While the novelty of the pandemic might imply that the current grievances have emerged recently and independently, China specialists are well placed to examine how they draw upon existing fault lines in the China–US relationship, the cultures and worldviews of the claims-makers and their audiences (e.g. ideologies, values, and beliefs), and other reasons. For instance, the claims on the American side can be situated in established narratives of China as a competitor and threat to US interests in economics, security, technology, global governance, and maritime territorial disputes (Medeiros, 2019), uncertainty over its intentions, and previous moves to contain its growing prominence – such as the US’s security presence in the Asia-Pacific, and pursuit of free trade agreements with other countries in the region. Also important is the intensifying trade war and anti-China rhetoric during the presidency of Donald Trump, especially his desire to reconfigure their close economic ties. Other motivations that require further scrutiny include putting pressure on China for economic and political reforms, scapegoating for the pandemic and the US’s own public health response, and concerns about challenges to the existing international order in which the US’s regional and global hegemony and primacy could weaken at the expense of China’s economic and political ascendance (Mearsheimer, 2006). The situation can be approached from the perspective of international relations theory, by interrogating the predicating assumptions about the determinants of state behaviour and the positions and actions of public figures. For example, whether they really are conspiracy theorising about Covid-19 (and, in that case, disregarding the responsibilities that come with their office) or actually engaging in geostrategic thinking, content analysis of their public comments will no doubt reveal the influence of neorealism, as its basic ontology implies that the pandemic could be a pretext for an inevitable conflict yet to come, although a thorough analysis with theoretical alternatives and in the wider global context is needed.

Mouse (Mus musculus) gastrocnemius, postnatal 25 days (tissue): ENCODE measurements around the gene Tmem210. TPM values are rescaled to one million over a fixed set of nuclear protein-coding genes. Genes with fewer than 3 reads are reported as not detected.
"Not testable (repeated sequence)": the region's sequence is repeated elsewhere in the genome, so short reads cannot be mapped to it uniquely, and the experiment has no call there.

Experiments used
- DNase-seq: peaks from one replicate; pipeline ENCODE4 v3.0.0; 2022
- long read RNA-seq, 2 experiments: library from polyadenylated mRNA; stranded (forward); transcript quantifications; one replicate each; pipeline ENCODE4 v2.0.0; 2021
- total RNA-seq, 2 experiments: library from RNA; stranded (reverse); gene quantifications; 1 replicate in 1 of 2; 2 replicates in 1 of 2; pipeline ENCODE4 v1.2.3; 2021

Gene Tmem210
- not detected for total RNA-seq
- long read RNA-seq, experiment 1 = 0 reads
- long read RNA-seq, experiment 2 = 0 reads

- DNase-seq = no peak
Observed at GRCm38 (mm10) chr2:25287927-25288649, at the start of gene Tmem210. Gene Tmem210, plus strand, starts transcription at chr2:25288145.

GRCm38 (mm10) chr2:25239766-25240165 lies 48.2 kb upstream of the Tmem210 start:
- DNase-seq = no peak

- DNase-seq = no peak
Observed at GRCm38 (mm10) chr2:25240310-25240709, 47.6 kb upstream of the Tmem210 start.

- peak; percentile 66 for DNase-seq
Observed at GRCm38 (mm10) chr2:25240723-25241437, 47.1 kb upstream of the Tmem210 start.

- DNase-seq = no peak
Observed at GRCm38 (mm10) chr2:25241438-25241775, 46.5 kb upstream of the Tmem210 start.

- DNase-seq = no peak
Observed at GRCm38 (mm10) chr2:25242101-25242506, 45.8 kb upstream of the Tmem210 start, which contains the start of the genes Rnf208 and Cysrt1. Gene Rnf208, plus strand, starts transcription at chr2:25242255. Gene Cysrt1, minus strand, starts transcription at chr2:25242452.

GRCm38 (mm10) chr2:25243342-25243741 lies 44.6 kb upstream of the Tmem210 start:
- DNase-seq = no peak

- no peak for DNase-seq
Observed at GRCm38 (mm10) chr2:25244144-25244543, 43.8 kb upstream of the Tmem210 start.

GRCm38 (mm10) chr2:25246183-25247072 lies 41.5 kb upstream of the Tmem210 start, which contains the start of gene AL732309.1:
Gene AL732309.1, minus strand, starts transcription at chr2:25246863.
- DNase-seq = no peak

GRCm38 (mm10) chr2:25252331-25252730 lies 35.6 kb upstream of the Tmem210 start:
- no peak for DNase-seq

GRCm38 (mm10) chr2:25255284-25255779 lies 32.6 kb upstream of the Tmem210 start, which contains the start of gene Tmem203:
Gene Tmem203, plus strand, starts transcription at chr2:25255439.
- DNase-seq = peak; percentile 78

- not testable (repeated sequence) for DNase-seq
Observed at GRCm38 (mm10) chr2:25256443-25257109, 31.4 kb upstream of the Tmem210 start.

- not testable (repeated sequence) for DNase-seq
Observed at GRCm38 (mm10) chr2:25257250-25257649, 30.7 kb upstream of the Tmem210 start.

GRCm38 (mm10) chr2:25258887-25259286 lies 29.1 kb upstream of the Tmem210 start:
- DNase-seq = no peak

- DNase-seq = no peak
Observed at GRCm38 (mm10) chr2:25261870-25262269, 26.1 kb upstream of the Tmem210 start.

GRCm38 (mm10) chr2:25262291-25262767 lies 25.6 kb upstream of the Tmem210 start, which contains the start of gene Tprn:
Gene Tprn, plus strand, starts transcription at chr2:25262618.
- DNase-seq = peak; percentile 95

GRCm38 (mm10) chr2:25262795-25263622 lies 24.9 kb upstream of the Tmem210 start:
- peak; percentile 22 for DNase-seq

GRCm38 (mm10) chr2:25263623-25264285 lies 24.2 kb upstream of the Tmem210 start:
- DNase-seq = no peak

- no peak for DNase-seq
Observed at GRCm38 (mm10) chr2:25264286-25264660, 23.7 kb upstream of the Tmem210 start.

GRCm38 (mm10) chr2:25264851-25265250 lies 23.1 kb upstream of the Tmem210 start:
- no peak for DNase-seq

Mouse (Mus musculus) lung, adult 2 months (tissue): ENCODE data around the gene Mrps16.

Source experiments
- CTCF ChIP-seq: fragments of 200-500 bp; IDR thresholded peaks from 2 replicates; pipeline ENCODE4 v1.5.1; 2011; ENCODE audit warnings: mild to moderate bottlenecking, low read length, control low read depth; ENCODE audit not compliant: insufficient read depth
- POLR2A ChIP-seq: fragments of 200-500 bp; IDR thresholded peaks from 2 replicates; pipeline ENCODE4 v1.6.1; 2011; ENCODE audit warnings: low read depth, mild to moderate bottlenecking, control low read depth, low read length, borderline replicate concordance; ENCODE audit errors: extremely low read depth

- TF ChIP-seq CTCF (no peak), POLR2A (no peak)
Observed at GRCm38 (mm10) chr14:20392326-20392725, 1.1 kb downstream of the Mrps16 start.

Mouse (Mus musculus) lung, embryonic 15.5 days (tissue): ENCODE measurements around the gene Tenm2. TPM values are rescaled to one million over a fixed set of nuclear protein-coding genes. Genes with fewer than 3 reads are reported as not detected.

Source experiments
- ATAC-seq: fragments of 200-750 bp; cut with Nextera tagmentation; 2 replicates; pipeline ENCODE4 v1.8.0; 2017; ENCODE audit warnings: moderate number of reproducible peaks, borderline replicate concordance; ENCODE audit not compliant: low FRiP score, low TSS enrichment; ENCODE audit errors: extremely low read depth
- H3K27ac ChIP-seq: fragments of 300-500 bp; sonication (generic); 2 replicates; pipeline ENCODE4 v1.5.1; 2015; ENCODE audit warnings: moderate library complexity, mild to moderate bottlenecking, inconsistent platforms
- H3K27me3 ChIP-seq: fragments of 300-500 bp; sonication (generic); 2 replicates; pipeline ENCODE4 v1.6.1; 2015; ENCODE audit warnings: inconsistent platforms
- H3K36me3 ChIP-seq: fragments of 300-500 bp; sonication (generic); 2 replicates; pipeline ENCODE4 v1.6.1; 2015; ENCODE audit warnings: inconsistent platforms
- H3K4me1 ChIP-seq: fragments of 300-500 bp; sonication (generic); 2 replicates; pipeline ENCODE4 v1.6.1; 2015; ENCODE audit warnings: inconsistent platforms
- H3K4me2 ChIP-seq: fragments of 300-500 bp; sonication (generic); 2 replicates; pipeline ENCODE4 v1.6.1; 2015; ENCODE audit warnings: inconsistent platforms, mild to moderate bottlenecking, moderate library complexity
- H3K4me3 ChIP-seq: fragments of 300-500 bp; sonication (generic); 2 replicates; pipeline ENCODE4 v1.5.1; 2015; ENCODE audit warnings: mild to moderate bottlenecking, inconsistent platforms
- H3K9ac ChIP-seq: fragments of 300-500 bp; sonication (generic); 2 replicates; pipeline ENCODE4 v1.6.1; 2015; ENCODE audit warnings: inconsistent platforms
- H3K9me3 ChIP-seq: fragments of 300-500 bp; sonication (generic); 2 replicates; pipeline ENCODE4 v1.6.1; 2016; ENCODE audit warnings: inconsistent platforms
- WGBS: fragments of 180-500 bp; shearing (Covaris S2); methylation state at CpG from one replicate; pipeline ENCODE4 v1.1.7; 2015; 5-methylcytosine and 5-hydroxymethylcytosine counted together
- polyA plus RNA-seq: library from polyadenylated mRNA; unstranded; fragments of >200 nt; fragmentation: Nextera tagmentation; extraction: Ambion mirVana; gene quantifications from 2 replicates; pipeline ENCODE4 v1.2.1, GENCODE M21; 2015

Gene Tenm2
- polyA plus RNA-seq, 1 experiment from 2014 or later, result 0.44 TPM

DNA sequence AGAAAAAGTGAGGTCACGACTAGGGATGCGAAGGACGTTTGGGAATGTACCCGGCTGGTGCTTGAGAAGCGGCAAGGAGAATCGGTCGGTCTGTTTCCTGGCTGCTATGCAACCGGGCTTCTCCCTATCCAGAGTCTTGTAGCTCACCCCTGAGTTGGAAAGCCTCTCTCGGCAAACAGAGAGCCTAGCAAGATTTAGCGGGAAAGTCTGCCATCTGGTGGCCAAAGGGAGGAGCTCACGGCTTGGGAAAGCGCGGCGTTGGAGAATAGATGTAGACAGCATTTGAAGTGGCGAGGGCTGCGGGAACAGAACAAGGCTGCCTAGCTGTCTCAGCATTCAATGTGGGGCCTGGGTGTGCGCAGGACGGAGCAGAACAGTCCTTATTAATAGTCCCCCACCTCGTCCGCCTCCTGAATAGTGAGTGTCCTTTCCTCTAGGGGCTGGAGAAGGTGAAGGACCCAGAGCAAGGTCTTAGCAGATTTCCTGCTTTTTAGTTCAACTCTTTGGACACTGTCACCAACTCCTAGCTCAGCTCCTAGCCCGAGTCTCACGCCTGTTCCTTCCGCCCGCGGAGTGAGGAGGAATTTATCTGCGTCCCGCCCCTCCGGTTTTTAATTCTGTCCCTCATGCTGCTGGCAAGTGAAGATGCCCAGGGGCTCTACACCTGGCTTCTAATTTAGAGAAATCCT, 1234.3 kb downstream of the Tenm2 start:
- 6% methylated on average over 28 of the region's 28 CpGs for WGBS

China’s position, in turn, can also be situated in its own pursuit of national interests, growing geopolitical appetite for power, increasing confidence in its economic and military capabilities, and concerns about US interference in areas that constrain its economic and security interests. China’s claims could also be symptomatic of criticism about its Covid-19-related reporting and actions (which some commentators have referred to as its “Chernobyl moment,” a reference to the fall of the Soviet Union following the nuclear accident in 1986; Topaloff, 2020). Research can also consider state legitimation through fostering national sentiment among its population, as some of the reports (e.g. an American origin of the Covid-19 virus; Zhao, 2020) seem to draw upon increasingly assertive nationalism and anti-Americanism in China, and are likely bolstering state support and legitimacy. However, China also realises it has much at stake in engaging in conflict or rethinking its integrationist foreign policy, as disruptions to economic growth could affect many people with implications for the Chinese Communist Party’s hold on power. Since state leaders plan their actions against a backdrop of popular support, research is needed on preferences domestically for China’s foreign policy and international involvement, and also national satisfaction with the status quo (Legro, 2007).
The above outline stakes out a potential contribution from Chinese studies for making sense of the political claims currently being broadcast in the media at a time when people are experiencing significant disruption in their lives and contemplating a global economic collapse and an uncertain future. It is imperative to draw on the discipline’s strengths in analysing contemporary China and its internal and external dynamics as well as international relations theory, to delve beneath the surface of the arguments to scrutinise how and why they have been constructed, and to deliver an explanatory model with considerable leverage. As the confrontation remains at an early stage and is focused on raising awareness and calling for action, there is still time before it develops into proposed conclusions such as policies and reforms that could transform future relations between China, the US, and the rest of the world. Looking ahead, while we might be in for a rough ride in the coming months, there is still scope for engaging in a more meaningful dialogue in the interests of global peace and containing Covid-19.
Best, Joel (2013), Social Problems, New York: W. W. Norton & Company.
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Legro, Jeffrey (2007), “What China will want: The future intentions of a rising power,” Perspectives on Politics 5 (3): 515–534.